H.M. Yerington of the V.& T. R.R. was interested in converting from wood to ether coal or oil. But it was reported at the time that oil burned the firebox out in short order. It seems it was a combination of development of a good burner and proper arrangement of the fire brick, before oil was fully adapted.
Dale Darney

JANUARY 24 1887 Yerington papers A. J. Fillmore
Jan 24 1887
San Francisco
My dear Mr. Fillmore,
If not inconsistent, I wish you would tell me why it was you discontinuing the use of crude oil on the Solano, and other steamers, of your Co. & took to coal again – was it dearer than coal? or did its intense heat injure the boilers? or what was the matter?
I have personal reasons for asking this information and if you will give it to me I shall consider what you tell me as being strictly in confidence!
I remain truly yours,

4/13/2005 10:39 PM  
Blogger CPRR Discussion Group said...

From: "Larry Mullaly"

The Yerrington correspondence is very interesting. Oil burned was estimated to burn an average of 500-600 degrees hotter than coal and if the flame was not carefully tended the heat could [cause] considerable harm [to] stay-bolts and flues. Howard Stillman, an SP employee who trained firemen during the Harriman era, recalled: "it cost a good many fireboxes to determine the best arrangement."
"Oil Burning Locomotives," Railway Age Gazette, March 15, 1912, 38: 555-562 (1905), p. 483.

4/14/2005 8:33 AM  
Blogger CPRR Discussion Group said...

From: "Wendell Huffman"

It is easy to fire oil "wrong" – that is by opening the fuel valve wide when you needed steam, and shutting it down when you didn't need steam. This is "wrong" because it causes a wide fluxuation in firebox temperature. This was undoubtedly the basis for some of the complaint about oil fireing, though it is anyone's guess whether this was the basis for the CP's complaint with it loosening boiler joints. With coal the fireman had to fire way ahead of steam need – know the road and the engineer and anticipate the need for steam. You just couldn't built the fire up in a hurry or drop it when you came to a station. As a result, the temperature in the firebox remained fairly constant, and the resulting stresses on the firebox itself were minimized.

I read somewhere that the SP instructed their firemen to run their injectors when standing at the stations – when there was less demand for steam – thus using cool water to cool down the boiler and avoid lifiting the pop without having to drop the fire as far down as they would with the injector. Ironically, at NSRM we are cautioned against running the injectors as well as lifting the pop valve while at the station. So the only thing you really can do is drop the fire.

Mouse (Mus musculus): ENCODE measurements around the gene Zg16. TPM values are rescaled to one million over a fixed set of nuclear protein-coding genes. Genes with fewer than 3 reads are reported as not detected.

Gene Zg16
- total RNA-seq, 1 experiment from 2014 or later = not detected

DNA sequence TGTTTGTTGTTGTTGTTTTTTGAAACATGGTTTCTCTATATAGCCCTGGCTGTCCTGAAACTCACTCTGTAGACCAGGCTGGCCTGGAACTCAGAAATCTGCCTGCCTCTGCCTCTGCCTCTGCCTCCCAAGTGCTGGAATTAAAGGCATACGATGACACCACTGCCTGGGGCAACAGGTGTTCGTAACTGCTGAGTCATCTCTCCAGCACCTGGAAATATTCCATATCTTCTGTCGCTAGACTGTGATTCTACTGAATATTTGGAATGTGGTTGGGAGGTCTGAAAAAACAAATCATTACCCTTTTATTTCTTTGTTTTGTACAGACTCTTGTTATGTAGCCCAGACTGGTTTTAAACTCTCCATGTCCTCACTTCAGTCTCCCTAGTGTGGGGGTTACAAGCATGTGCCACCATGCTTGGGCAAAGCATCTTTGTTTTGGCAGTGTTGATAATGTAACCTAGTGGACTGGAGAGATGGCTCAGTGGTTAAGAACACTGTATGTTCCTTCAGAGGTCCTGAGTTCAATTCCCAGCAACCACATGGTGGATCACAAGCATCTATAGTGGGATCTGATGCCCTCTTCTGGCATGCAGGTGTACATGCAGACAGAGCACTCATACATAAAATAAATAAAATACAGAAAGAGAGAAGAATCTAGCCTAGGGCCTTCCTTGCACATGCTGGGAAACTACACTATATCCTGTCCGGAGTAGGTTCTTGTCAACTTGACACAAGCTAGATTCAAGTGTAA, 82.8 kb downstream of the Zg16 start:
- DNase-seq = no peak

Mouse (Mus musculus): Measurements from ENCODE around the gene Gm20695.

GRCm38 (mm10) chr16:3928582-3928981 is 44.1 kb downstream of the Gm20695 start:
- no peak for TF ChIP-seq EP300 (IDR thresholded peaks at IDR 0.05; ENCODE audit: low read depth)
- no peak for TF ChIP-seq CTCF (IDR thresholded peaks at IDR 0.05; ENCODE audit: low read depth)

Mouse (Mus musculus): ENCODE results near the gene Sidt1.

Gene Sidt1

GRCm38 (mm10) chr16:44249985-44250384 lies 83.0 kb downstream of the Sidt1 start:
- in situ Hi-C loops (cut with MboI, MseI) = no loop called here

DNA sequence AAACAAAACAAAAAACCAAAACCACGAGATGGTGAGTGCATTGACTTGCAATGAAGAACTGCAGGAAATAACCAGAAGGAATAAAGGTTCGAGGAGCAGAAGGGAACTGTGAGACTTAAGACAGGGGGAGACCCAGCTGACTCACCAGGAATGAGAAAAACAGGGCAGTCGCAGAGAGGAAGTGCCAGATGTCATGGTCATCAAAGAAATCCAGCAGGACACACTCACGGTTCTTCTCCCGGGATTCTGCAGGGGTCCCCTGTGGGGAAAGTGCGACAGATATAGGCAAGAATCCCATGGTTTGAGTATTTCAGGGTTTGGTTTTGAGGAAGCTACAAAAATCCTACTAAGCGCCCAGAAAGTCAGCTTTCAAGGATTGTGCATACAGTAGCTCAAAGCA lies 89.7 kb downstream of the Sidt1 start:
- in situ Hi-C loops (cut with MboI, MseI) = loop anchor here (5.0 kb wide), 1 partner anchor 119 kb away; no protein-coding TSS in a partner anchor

4/14/2005 6:01 PM  
Blogger CPRR Discussion Group said...


I'd also love to know what provision CP made for storage of fuel oil on board "Solano" and the "other steamers" while trying out that fuel. That they were able to switch back to coal suggests temporary liquid fuel storage was figured out, but what kind? The amount of fuel oil required to operate those boilers must have been considerable, so I wouldn't imagine they were using barrels. Does anyone have any idea of what was done in this regard?


4/15/2005 6:42 AM  
Anonymous Anonymous said...

Hi. We are not historians or “ship guys”, but we have built a scale model of the Solano and so have gathered quite a bit of info on this great ferry. The Benicia Herald, in an article dated Mar 10, 1905, mentions “last Saturday’s issue of Scientific American” and quotes from that issue…

“…The Steamer has eight steel boilers, 24 feet 10 inches long and 84 inches in diameter, and carrying 40 pounds steam pressure. Six of these boilers are in use every day. Once in three weeks two are laid off, when the scale that has accumulated is removed with crude soda. Petroleum is used for fuel. Every twenty-four hours 8,300 gallons are consumed. The tanks hold 8,300 gallons. It takes 50 minutes to fire up...”

So sometime after the 1890 Transaction article was published and before March of 1905 the Solano returned once again to oil.

Early plans of the Solano (bundled with the that Transaction article) show that each of the original ferry’s 4 boiler sets had 2 boilers located side-by-side (we guess that was so the guy could shovel the coal into both boilers from one spot). The 1905 Scientific American article suggests that further boiler modifications had been made …perhaps new boilers? We don’t know.

We do know that shortly after Solano’s sister ferry, the Contra Costa, came on the scene the Solano was once again overhauled -- this time in a major way. Photos and an undated plan of the later boat show that her boiler sets were now tandem instead of side-by-side. The plan also shows 4 mysterious dashed-lined rectangular shapes located below the deck and directly under the outer tracks, one near each boiler set. Could these have been the oil tanks?

Thomas Rubarth

5/02/2005 3:04 PM